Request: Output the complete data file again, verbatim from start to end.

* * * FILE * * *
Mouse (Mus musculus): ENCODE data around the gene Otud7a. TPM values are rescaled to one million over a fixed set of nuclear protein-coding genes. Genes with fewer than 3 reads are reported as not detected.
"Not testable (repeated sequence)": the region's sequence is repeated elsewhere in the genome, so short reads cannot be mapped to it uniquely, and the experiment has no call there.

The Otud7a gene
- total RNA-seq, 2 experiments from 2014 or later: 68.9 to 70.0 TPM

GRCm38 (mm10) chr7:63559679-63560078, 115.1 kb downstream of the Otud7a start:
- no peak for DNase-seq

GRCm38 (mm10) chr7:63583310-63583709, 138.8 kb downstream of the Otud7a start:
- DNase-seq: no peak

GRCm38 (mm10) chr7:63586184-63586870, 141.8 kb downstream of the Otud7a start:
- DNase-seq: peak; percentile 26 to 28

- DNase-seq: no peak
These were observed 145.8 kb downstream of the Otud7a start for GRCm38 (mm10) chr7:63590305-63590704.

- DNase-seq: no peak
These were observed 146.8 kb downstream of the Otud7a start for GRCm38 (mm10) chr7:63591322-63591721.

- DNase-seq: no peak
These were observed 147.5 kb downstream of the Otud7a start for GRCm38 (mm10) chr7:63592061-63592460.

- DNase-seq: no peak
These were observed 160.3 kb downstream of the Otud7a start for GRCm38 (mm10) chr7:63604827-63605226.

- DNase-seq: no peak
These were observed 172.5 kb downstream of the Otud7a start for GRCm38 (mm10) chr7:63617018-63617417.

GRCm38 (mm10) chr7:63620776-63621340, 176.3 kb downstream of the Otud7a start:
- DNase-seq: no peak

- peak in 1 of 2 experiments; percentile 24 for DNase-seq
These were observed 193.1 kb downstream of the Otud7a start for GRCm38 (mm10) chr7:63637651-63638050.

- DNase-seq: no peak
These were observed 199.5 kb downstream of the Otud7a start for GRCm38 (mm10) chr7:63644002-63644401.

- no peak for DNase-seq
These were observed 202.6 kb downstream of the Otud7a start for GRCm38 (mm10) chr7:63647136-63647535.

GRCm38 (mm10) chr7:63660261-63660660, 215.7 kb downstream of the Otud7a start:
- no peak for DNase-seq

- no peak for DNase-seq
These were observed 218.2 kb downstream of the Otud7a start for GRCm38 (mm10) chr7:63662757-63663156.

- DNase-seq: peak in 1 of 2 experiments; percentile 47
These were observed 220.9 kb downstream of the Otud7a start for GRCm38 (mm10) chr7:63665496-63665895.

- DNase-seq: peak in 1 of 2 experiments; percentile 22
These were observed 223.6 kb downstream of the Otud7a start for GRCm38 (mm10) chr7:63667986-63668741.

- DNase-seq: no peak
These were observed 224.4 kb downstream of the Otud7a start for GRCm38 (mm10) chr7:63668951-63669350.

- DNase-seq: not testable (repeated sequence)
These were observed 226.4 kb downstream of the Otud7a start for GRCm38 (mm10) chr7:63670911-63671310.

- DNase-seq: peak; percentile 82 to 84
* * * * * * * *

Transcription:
Mouse (Mus musculus): ENCODE data around the gene Otud7a. TPM values are rescaled to one million over a fixed set of nuclear protein-coding genes. Genes with fewer than 3 reads are reported as not detected.
"Not testable (repeated sequence)": the region's sequence is repeated elsewhere in the genome, so short reads cannot be mapped to it uniquely, and the experiment has no call there.

The Otud7a gene
- total RNA-seq, 2 experiments from 2014 or later: 68.9 to 70.0 TPM

GRCm38 (mm10) chr7:63559679-63560078, 115.1 kb downstream of the Otud7a start:
- no peak for DNase-seq

GRCm38 (mm10) chr7:63583310-63583709, 138.8 kb downstream of the Otud7a start:
- DNase-seq: no peak

GRCm38 (mm10) chr7:63586184-63586870, 141.8 kb downstream of the Otud7a start:
- DNase-seq: peak; percentile 26 to 28

- DNase-seq: no peak
These were observed 145.8 kb downstream of the Otud7a start for GRCm38 (mm10) chr7:63590305-63590704.

- DNase-seq: no peak
These were observed 146.8 kb downstream of the Otud7a start for GRCm38 (mm10) chr7:63591322-63591721.

- DNase-seq: no peak
These were observed 147.5 kb downstream of the Otud7a start for GRCm38 (mm10) chr7:63592061-63592460.

- DNase-seq: no peak
These were observed 160.3 kb downstream of the Otud7a start for GRCm38 (mm10) chr7:63604827-63605226.

- DNase-seq: no peak
These were observed 172.5 kb downstream of the Otud7a start for GRCm38 (mm10) chr7:63617018-63617417.

GRCm38 (mm10) chr7:63620776-63621340, 176.3 kb downstream of the Otud7a start:
- DNase-seq: no peak

- peak in 1 of 2 experiments; percentile 24 for DNase-seq
These were observed 193.1 kb downstream of the Otud7a start for GRCm38 (mm10) chr7:63637651-63638050.

- DNase-seq: no peak
These were observed 199.5 kb downstream of the Otud7a start for GRCm38 (mm10) chr7:63644002-63644401.

- no peak for DNase-seq
These were observed 202.6 kb downstream of the Otud7a start for GRCm38 (mm10) chr7:63647136-63647535.

GRCm38 (mm10) chr7:63660261-63660660, 215.7 kb downstream of the Otud7a start:
- no peak for DNase-seq

- no peak for DNase-seq
These were observed 218.2 kb downstream of the Otud7a start for GRCm38 (mm10) chr7:63662757-63663156.

- DNase-seq: peak in 1 of 2 experiments; percentile 47
These were observed 220.9 kb downstream of the Otud7a start for GRCm38 (mm10) chr7:63665496-63665895.

- DNase-seq: peak in 1 of 2 experiments; percentile 22
These were observed 223.6 kb downstream of the Otud7a start for GRCm38 (mm10) chr7:63667986-63668741.

- DNase-seq: no peak
These were observed 224.4 kb downstream of the Otud7a start for GRCm38 (mm10) chr7:63668951-63669350.

- DNase-seq: not testable (repeated sequence)
These were observed 226.4 kb downstream of the Otud7a start for GRCm38 (mm10) chr7:63670911-63671310.

- DNase-seq: peak; percentile 82 to 84